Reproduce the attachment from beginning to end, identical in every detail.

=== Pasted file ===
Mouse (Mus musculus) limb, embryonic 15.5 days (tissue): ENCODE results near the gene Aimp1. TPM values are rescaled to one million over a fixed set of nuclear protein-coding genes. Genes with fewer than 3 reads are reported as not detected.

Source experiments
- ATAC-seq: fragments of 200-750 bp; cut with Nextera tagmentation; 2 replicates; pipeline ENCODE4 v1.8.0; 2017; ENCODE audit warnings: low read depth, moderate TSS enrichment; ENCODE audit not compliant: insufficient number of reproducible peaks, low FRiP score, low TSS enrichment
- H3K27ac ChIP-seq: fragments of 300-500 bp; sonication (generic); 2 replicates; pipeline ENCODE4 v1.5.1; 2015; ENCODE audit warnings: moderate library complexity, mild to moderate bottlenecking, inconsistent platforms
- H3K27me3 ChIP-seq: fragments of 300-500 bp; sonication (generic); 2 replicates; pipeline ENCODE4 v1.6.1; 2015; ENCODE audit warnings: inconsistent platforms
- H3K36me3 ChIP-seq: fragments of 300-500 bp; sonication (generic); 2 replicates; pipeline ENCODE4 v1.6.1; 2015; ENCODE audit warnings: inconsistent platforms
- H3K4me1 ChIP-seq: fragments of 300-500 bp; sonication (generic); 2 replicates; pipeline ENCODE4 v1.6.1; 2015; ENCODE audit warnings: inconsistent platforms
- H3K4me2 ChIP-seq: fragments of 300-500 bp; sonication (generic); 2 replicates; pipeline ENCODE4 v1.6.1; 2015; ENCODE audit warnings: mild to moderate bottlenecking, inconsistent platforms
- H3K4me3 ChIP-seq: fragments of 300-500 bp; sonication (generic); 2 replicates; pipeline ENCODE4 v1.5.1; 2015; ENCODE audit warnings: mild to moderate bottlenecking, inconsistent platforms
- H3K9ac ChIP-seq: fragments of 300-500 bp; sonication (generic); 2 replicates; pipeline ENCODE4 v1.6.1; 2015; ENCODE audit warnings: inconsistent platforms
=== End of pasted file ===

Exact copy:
Mouse (Mus musculus) limb, embryonic 15.5 days (tissue): ENCODE results near the gene Aimp1. TPM values are rescaled to one million over a fixed set of nuclear protein-coding genes. Genes with fewer than 3 reads are reported as not detected.

Source experiments
- ATAC-seq: fragments of 200-750 bp; cut with Nextera tagmentation; 2 replicates; pipeline ENCODE4 v1.8.0; 2017; ENCODE audit warnings: low read depth, moderate TSS enrichment; ENCODE audit not compliant: insufficient number of reproducible peaks, low FRiP score, low TSS enrichment
- H3K27ac ChIP-seq: fragments of 300-500 bp; sonication (generic); 2 replicates; pipeline ENCODE4 v1.5.1; 2015; ENCODE audit warnings: moderate library complexity, mild to moderate bottlenecking, inconsistent platforms
- H3K27me3 ChIP-seq: fragments of 300-500 bp; sonication (generic); 2 replicates; pipeline ENCODE4 v1.6.1; 2015; ENCODE audit warnings: inconsistent platforms
- H3K36me3 ChIP-seq: fragments of 300-500 bp; sonication (generic); 2 replicates; pipeline ENCODE4 v1.6.1; 2015; ENCODE audit warnings: inconsistent platforms
- H3K4me1 ChIP-seq: fragments of 300-500 bp; sonication (generic); 2 replicates; pipeline ENCODE4 v1.6.1; 2015; ENCODE audit warnings: inconsistent platforms
- H3K4me2 ChIP-seq: fragments of 300-500 bp; sonication (generic); 2 replicates; pipeline ENCODE4 v1.6.1; 2015; ENCODE audit warnings: mild to moderate bottlenecking, inconsistent platforms
- H3K4me3 ChIP-seq: fragments of 300-500 bp; sonication (generic); 2 replicates; pipeline ENCODE4 v1.5.1; 2015; ENCODE audit warnings: mild to moderate bottlenecking, inconsistent platforms
- H3K9ac ChIP-seq: fragments of 300-500 bp; sonication (generic); 2 replicates; pipeline ENCODE4 v1.6.1; 2015; ENCODE audit warnings: inconsistent platforms